Discussion of Revisions


The Access Board is authorized under the Americans with Disabilities Act to issue accessibility guidelines for vehicles used to provide designated and specified public transportation. The Board originally issued the Accessibility Guidelines for Transportation Vehicles in 1991. The vehicle guidelines form the basis for enforceable standards issued by the Department of Transportation (DOT). The DOT standards (49 CFR Part 38) are substantively identical to the Board’s guidelines. Except for supplemental provisions for over-the-road buses (OTRBs) issued in 1998, the vehicle guidelines have not been updated. Since the vehicle guidelines were issued in 1991, new technology, vehicles and services have been introduced into public transportation. In 2006, the Board decided to update and refresh the vehicle guidelines incrementally, beginning with buses and vans, and later with rail and other fixed guideway systems.

On April 11, 2007, the Board released for public comment a first draft of its updated vehicle guidelines for buses and vans. The first draft was based on the Board’s review of the vehicle guidelines and input it received at an industry roundtable in January 2006 and public meetings held in September and July 2006. The first draft was available for comment until June 11, 2007. Almost 90 comments were received during the comment period. Comments that were submitted in an accessible format are available on the Board’s web site (http://www.access-board.gov/transit/comments/).

The Board is now releasing a second draft of the updated vehicle guidelines for buses and vans and is accepting comments on this draft until January 20, 2009. Comments submitted in accessible formats (e.g., HTML, Microsoft Word, ASCII text) will be posted on the Board’s website. All comments received on the first draft were considered in creating the second draft. Although OTRBs were not included in the first draft, some comments were received on OTRBs and the Board has decided to include OTRBs in the second draft. The second draft proposes specific requirements for level boarding buses, often incorporated in Bus Rapid Transit systems. A chart is posted on the Board’s web site (http://www.access-board.gov/transit/comparison.htm) comparing the second draft with the 1991 vehicle guidelines.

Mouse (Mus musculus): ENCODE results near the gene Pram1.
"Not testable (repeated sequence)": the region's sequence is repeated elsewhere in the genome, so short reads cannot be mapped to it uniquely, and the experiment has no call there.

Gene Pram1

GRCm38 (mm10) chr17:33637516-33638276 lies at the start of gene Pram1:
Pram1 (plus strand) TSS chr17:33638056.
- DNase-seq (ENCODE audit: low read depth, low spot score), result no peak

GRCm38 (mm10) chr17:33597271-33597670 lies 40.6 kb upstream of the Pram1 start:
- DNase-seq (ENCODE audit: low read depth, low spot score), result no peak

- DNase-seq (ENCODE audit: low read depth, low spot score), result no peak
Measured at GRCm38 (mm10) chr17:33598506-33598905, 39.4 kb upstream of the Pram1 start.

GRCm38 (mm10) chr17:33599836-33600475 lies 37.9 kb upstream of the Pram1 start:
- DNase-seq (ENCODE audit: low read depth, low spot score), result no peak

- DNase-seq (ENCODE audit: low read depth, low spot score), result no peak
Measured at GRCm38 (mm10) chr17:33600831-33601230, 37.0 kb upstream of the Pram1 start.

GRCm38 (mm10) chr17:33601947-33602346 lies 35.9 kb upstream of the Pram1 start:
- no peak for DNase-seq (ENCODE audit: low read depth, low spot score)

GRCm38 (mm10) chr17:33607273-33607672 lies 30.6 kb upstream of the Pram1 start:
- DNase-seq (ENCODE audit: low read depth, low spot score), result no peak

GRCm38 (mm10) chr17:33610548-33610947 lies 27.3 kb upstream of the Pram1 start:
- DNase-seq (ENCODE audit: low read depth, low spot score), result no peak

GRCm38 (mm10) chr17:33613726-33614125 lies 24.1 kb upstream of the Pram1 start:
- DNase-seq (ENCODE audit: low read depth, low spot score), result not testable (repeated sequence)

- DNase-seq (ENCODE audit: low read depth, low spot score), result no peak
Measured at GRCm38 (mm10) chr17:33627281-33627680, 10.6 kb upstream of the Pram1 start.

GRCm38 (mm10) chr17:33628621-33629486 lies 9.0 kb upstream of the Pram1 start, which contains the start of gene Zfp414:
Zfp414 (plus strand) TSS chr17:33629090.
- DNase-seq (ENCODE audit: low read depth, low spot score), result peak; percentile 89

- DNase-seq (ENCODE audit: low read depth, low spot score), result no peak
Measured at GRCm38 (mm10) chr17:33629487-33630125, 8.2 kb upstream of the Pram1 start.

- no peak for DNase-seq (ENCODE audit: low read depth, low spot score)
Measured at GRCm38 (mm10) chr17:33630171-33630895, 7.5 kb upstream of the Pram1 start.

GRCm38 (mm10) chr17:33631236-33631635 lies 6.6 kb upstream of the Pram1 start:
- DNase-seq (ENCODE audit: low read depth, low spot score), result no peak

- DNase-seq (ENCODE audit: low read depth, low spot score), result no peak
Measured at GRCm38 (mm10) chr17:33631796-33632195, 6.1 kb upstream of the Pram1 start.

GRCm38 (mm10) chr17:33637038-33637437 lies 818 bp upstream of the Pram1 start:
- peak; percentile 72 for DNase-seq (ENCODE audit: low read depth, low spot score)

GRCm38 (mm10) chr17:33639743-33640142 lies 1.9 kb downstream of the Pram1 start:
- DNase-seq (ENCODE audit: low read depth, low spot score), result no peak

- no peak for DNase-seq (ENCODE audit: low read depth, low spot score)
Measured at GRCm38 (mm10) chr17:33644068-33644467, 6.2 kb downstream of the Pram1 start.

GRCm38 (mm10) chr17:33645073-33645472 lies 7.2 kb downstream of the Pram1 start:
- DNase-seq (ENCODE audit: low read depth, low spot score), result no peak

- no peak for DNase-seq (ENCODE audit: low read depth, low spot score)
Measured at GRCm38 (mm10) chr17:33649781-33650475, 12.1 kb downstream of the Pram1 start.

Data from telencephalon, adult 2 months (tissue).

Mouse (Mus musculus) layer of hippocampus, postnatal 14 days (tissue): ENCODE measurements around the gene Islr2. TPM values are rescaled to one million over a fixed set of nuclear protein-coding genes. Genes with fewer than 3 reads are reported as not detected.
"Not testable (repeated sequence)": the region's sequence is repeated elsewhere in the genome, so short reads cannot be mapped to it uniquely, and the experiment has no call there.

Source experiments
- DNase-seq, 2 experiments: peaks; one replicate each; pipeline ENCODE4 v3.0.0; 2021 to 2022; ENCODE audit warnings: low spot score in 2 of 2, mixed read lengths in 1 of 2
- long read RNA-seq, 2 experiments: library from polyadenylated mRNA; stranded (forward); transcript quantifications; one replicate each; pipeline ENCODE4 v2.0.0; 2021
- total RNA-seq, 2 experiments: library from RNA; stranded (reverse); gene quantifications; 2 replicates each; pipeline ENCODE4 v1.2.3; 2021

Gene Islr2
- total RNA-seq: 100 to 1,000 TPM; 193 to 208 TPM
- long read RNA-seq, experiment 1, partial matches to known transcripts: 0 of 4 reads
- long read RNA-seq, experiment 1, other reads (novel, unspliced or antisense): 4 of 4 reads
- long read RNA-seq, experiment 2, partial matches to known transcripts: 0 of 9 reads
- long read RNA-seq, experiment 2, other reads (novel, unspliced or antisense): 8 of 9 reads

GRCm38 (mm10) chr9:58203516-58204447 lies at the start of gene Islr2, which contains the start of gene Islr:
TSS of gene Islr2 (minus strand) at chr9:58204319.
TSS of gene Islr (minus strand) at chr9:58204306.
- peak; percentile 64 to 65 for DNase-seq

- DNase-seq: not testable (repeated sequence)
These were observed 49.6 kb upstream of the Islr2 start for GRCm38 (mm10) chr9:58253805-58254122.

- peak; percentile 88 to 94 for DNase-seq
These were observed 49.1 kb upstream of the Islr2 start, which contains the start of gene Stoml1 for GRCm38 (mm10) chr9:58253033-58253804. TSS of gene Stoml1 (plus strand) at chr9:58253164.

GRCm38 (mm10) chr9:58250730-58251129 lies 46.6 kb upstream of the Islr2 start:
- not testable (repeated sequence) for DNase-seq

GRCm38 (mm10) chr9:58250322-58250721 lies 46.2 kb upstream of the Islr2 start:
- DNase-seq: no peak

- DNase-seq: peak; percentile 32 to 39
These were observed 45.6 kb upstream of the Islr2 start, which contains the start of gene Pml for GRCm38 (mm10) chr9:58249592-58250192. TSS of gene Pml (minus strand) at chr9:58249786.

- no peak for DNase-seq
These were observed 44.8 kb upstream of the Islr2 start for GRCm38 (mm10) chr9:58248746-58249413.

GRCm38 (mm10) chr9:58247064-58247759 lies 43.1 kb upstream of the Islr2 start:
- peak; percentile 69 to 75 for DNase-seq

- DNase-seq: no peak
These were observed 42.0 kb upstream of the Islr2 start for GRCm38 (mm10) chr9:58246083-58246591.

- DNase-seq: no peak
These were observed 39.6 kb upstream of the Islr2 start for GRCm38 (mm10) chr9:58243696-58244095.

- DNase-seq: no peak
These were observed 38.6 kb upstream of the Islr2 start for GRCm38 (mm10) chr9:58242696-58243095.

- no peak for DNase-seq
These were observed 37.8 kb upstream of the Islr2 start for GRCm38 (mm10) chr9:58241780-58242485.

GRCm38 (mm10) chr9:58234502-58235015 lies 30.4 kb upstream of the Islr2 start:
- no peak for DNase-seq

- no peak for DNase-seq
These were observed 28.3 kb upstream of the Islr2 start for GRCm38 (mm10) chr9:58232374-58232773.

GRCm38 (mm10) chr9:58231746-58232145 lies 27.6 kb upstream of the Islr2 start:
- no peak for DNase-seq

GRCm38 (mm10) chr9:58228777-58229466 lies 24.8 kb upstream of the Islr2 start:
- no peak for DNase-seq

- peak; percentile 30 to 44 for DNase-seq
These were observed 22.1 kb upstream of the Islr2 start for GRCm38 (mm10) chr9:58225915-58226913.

This is not a formal Notice of Proposed Rulemaking (NPRM). An NPRM will be published subsequently for further comment and will be accompanied by a preliminary regulatory assessment. Information for the assessment is currently being collected. A final rule will be issued after comments to the NPRM are analyzed.

Plain Language

The 1991 vehicle guidelines were written in conventional regulatory format, following Federal Register requirements, and are divided into eight subparts. Subpart A includes general provisions pertaining to all vehicles, subparts B through G cover vehicles for various modes, and subpart H covers all other vehicle and service types. The second draft of the vehicle guidelines is reorganized and reformatted to separate scoping requirements (e.g., how many, what type of vehicle, under what conditions, etc.) from a common set of technical provisions. This new format is more consistent with the revised Accessibility Guidelines for Buildings and Facilities issued by the Board in 2004 and adopted by DOT in 2006. The second draft uses plain language so the requirements are easier to understand. Each section addresses one subject and is numbered with a heading or title for the section. Figures are inserted after some sections to illustrate the requirement in the section. Non-mandatory advisory information is also inserted after some sections to clarify the requirement in the section. This advisory material is clearly identified by shaded boxes. The Board requests comments on whether: